JJ: Yes, absolutely.
JM: Do you think that interiors are becoming more of a fashion statement?
JJ: Yes and no. Trends are so quick to change, which can make it very easy for someone to do
their house and then decide in two years that they don’t like it and they want to do it over again. We try not to engage in that. We certainly look at trends and will infuse that into our design, but we try to do things that are a little more classic. Maybe there are elements of it that might need to change over time because it might feel dated. But we strive for design that does not need to be redone in two years. We try to create furniture pieces and things that could be reupholstered, for example, but we try not to succumb too much to what’s trendy today.
JM: Can you give an example of something that is trendy right now that maybe you’re not using but that you’re getting asked for?
JJ: Well, the whole industrial look is really hot right now, and –
JM: I was wondering about that. The light bulbs, right?
JJ: Steel and light bulbs and all that, which we have used, absolutely. But we call it our industrial chic look, and we’ll use light fixtures or maybe a lamp or two. But it’s not an entire interior. Five or ten years from now, it can be changed pretty easily. It won’t be a matter of redesigning an entire home where the rooms are covered in steel that’s rusting.
JM: Do you feel that other interior designers respond more to trends?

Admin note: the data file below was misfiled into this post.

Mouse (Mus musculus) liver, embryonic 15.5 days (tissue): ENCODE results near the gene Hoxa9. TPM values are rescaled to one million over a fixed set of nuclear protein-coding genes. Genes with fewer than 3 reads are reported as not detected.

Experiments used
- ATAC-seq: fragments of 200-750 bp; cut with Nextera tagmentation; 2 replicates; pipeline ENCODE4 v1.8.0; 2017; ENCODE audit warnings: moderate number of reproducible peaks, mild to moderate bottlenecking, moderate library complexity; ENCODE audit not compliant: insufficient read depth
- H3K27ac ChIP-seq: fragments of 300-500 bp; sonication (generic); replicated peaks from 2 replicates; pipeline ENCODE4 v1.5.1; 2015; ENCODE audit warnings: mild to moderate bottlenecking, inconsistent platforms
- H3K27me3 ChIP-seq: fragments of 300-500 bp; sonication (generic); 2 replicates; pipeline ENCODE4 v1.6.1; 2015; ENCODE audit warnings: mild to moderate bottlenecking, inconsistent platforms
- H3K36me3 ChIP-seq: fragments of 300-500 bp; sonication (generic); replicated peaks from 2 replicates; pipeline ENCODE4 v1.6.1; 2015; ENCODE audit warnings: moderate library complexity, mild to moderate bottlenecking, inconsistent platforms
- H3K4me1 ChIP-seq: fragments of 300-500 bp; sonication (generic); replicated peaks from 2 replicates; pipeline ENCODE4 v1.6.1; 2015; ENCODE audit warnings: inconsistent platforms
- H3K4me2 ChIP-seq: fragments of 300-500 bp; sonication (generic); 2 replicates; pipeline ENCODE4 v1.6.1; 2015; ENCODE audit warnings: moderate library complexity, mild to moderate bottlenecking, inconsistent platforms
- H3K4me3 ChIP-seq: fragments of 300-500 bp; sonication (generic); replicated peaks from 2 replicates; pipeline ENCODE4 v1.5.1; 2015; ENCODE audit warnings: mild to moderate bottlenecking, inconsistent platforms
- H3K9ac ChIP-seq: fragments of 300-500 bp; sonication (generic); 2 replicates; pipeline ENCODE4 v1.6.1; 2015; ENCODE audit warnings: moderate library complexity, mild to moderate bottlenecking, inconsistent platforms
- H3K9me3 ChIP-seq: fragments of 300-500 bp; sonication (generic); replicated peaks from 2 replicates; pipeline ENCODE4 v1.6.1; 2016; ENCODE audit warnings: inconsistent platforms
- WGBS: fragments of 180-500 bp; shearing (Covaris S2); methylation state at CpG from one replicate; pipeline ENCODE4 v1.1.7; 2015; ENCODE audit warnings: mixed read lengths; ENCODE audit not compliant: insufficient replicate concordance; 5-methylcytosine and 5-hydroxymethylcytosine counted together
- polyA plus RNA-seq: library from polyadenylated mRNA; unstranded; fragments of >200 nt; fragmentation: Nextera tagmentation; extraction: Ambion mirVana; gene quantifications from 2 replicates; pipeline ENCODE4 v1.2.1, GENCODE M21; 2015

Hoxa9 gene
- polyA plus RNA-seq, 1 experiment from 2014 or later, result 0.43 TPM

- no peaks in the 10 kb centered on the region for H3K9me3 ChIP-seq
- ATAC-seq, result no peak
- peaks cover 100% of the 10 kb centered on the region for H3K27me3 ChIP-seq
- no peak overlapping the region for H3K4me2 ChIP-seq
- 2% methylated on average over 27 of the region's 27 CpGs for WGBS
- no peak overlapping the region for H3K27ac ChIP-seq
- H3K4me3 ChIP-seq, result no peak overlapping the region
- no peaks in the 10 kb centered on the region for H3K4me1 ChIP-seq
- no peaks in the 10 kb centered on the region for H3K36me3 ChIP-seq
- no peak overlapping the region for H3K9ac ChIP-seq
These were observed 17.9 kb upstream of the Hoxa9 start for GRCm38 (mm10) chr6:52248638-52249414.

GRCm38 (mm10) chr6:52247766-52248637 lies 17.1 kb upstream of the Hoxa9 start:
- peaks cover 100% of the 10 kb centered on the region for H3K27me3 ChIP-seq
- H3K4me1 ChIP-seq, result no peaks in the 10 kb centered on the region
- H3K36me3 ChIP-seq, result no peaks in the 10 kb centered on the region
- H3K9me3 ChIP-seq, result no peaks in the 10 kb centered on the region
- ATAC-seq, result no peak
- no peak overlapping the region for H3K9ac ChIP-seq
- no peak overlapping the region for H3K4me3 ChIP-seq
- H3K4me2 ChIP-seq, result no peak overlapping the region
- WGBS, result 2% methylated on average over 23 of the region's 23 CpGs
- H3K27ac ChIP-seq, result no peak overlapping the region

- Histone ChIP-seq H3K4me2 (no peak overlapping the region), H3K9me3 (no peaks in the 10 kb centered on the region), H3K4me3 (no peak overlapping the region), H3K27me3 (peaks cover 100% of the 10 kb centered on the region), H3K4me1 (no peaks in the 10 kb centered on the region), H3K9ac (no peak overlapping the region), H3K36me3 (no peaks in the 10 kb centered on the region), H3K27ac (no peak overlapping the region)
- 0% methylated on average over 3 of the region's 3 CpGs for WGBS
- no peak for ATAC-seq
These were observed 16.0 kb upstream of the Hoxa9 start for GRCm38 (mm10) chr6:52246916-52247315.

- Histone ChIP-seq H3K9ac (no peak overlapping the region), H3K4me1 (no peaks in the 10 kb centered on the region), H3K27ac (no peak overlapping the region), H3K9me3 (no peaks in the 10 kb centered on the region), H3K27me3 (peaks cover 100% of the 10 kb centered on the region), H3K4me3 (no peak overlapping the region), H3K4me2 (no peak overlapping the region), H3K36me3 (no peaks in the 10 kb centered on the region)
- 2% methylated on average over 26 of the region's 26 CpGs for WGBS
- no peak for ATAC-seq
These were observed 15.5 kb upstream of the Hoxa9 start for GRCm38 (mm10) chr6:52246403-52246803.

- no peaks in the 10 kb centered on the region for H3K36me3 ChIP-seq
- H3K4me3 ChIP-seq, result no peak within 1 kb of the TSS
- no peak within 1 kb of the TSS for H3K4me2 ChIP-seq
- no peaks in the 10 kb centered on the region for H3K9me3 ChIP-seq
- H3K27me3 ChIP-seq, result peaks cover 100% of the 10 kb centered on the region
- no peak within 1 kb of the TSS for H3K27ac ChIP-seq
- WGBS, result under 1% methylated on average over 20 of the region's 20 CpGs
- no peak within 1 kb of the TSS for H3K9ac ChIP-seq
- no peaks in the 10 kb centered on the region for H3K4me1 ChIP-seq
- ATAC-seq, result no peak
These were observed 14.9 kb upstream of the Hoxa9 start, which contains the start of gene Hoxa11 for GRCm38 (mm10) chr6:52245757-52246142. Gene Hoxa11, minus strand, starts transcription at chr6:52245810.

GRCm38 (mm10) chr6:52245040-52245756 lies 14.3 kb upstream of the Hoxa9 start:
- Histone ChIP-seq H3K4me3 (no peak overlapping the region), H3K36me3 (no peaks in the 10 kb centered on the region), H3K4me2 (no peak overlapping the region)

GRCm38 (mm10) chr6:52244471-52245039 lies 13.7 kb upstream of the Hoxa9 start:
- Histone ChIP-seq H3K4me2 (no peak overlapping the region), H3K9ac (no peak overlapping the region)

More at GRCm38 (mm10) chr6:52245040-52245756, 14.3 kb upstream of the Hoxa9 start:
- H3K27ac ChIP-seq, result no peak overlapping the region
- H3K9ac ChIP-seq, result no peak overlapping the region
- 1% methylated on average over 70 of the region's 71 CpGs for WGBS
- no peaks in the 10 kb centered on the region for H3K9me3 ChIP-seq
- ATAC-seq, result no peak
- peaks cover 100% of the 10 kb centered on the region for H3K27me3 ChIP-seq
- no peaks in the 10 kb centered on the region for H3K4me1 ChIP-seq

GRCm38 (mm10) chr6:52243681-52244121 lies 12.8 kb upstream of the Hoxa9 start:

JJ: Some do. There are some designers in the industry that are very trendy. That’s their look, and they don’t really stray from that look. There are other designers that have been in this industry forever that do wonderfully beautiful and classic interiors that will stand the test of time, and that’s what they’ve always done. I was just talking to somebody the other day about this topic. I think it’s easier probably for someone to get business and maintain business that’s really known for one look. I think that we’re not really known for one specific look. If you ask somebody on the street that knows design, they probably would say that we’re crazy color and pattern mixture and that sort of thing, and if you look at our recent work, that’s not really correct anymore.
JJ: As a designer myself, I always want to evolve and change with the times to some extent. That keeps it fresh for me too.